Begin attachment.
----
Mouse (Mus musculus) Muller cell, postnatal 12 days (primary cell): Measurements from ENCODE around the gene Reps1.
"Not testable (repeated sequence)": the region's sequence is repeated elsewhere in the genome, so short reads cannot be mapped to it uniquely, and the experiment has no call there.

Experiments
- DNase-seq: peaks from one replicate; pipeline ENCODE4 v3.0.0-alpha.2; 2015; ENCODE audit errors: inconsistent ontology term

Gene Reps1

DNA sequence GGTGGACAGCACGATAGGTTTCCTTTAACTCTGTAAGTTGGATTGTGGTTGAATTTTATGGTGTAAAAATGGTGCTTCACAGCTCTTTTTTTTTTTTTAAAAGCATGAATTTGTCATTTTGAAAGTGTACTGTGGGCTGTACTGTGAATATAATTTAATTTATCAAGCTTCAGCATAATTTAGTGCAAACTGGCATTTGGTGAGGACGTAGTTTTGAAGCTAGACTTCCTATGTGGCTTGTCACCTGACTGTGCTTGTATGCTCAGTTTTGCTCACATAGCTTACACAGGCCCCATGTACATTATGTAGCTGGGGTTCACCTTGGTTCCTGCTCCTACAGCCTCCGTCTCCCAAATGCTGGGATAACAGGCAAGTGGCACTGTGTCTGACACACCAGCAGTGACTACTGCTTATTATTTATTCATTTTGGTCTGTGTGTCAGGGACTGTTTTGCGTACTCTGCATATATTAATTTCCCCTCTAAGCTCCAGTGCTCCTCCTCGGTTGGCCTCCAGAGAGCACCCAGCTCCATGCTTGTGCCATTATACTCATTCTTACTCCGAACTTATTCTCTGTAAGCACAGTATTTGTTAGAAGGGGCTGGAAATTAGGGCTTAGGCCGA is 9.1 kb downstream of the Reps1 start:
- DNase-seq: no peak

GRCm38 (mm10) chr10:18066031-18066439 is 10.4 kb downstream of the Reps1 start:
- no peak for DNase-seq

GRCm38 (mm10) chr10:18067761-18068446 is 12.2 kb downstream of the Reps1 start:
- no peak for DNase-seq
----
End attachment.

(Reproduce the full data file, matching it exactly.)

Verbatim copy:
Mouse (Mus musculus) Muller cell, postnatal 12 days (primary cell): Measurements from ENCODE around the gene Reps1.
"Not testable (repeated sequence)": the region's sequence is repeated elsewhere in the genome, so short reads cannot be mapped to it uniquely, and the experiment has no call there.

Experiments
- DNase-seq: peaks from one replicate; pipeline ENCODE4 v3.0.0-alpha.2; 2015; ENCODE audit errors: inconsistent ontology term

Gene Reps1

DNA sequence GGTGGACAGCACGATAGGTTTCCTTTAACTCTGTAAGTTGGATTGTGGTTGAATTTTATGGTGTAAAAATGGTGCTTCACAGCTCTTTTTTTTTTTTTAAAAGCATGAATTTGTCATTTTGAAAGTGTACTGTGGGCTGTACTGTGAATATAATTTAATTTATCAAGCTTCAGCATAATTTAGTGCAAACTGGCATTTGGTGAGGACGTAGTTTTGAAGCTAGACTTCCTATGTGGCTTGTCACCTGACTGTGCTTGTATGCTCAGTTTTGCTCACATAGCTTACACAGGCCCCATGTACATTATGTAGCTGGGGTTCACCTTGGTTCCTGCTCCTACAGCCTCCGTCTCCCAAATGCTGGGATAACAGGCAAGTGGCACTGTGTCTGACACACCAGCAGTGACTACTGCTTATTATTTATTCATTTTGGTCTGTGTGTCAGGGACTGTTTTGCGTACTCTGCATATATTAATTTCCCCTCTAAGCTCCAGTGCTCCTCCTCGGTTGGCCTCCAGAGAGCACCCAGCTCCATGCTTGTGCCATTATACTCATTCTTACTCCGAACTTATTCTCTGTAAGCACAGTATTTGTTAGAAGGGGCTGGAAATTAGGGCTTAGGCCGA is 9.1 kb downstream of the Reps1 start:
- DNase-seq: no peak

GRCm38 (mm10) chr10:18066031-18066439 is 10.4 kb downstream of the Reps1 start:
- no peak for DNase-seq

GRCm38 (mm10) chr10:18067761-18068446 is 12.2 kb downstream of the Reps1 start:
- no peak for DNase-seq